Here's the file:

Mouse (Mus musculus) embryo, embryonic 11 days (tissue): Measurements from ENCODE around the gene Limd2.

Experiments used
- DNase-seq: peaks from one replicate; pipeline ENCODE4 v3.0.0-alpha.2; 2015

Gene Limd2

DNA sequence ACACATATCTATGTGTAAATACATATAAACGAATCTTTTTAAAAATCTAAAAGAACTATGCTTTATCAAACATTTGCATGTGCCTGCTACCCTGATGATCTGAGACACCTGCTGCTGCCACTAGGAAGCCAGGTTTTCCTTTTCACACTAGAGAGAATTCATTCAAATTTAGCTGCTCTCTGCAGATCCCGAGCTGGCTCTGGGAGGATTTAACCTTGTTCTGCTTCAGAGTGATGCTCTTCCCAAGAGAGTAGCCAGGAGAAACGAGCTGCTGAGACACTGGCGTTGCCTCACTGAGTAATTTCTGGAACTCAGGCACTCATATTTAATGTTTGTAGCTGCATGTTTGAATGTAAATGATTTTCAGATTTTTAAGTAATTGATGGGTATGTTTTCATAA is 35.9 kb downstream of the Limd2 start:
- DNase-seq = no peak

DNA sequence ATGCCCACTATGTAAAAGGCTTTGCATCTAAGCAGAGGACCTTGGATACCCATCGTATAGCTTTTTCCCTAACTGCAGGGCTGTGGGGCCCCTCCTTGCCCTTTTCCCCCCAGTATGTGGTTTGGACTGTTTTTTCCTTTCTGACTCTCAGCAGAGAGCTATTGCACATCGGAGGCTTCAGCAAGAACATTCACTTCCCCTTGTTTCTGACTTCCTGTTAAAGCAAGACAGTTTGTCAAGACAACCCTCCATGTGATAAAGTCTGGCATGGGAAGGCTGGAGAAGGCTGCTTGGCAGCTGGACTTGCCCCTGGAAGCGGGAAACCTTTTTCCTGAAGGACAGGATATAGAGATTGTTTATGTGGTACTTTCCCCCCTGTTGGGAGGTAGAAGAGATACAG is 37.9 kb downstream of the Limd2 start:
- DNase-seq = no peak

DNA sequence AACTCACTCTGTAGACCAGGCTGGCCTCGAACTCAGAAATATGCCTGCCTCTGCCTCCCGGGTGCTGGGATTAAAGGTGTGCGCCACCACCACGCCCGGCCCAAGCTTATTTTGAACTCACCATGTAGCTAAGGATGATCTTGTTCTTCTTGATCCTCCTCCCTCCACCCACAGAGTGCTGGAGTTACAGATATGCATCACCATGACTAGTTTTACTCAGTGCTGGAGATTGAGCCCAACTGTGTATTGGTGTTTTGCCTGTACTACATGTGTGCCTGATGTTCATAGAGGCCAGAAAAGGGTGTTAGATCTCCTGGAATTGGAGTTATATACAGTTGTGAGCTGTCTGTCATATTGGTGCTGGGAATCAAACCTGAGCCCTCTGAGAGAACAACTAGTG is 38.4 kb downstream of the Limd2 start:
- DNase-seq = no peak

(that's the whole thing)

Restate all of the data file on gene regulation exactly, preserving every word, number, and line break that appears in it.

Mouse (Mus musculus) embryo, embryonic 11 days (tissue): Measurements from ENCODE around the gene Limd2.

Experiments used
- DNase-seq: peaks from one replicate; pipeline ENCODE4 v3.0.0-alpha.2; 2015

Gene Limd2

DNA sequence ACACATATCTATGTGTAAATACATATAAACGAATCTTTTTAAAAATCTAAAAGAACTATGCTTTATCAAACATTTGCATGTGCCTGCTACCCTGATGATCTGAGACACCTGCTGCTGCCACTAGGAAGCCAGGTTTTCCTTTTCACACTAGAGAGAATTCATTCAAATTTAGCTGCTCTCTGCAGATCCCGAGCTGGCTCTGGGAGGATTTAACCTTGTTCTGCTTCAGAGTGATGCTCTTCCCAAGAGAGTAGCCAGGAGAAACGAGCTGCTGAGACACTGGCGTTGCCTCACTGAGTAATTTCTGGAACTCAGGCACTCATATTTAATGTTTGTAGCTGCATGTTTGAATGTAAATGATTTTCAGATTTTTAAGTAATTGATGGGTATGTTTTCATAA is 35.9 kb downstream of the Limd2 start:
- DNase-seq = no peak

DNA sequence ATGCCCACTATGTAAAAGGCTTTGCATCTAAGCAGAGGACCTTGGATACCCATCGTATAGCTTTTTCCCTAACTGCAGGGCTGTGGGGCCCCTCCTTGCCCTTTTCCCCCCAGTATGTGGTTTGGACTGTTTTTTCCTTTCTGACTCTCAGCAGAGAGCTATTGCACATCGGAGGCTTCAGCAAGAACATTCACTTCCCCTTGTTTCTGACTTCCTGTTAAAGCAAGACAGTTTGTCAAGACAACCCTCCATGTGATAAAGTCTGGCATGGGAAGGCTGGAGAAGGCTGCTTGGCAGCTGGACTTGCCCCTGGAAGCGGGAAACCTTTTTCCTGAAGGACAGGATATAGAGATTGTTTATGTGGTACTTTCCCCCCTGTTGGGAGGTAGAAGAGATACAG is 37.9 kb downstream of the Limd2 start:
- DNase-seq = no peak

DNA sequence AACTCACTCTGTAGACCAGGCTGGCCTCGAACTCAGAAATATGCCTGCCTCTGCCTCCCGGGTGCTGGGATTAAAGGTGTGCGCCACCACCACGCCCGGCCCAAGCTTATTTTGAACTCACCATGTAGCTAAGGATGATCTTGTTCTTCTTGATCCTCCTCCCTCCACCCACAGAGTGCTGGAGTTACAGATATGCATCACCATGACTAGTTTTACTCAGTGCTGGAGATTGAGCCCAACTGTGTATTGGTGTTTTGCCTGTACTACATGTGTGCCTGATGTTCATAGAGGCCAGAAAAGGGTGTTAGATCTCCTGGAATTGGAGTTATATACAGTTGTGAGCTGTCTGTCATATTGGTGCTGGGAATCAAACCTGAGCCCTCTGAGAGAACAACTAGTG is 38.4 kb downstream of the Limd2 start:
- DNase-seq = no peak